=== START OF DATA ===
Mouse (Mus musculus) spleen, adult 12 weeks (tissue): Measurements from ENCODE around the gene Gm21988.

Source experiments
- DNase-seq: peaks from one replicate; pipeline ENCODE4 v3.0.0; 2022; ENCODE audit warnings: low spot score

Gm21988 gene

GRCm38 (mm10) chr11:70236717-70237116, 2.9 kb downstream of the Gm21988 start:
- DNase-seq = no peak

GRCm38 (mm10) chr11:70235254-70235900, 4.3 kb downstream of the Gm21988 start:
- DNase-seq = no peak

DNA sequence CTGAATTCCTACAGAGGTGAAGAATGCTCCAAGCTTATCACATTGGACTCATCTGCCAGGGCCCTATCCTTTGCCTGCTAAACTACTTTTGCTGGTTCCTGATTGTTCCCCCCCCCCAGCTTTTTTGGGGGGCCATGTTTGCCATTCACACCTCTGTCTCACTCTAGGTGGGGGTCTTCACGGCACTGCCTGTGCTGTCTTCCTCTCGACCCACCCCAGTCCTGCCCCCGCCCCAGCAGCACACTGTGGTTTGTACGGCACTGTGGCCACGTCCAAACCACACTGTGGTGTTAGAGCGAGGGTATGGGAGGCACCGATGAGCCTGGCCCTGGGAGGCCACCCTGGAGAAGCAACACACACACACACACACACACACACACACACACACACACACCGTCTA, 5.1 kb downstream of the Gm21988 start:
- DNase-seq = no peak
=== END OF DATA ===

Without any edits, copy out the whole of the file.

Mouse (Mus musculus) spleen, adult 12 weeks (tissue): Measurements from ENCODE around the gene Gm21988.

Source experiments
- DNase-seq: peaks from one replicate; pipeline ENCODE4 v3.0.0; 2022; ENCODE audit warnings: low spot score

Gm21988 gene

GRCm38 (mm10) chr11:70236717-70237116, 2.9 kb downstream of the Gm21988 start:
- DNase-seq = no peak

GRCm38 (mm10) chr11:70235254-70235900, 4.3 kb downstream of the Gm21988 start:
- DNase-seq = no peak

DNA sequence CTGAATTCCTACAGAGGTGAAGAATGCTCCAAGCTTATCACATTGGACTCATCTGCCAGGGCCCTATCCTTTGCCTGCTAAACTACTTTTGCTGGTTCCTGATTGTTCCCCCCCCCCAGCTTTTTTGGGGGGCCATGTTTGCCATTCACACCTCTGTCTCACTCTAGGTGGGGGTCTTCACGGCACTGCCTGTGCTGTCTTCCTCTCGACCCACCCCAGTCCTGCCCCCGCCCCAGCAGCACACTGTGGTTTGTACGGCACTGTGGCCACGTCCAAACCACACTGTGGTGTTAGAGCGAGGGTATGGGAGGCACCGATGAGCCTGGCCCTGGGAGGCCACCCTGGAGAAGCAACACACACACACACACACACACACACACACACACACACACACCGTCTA, 5.1 kb downstream of the Gm21988 start:
- DNase-seq = no peak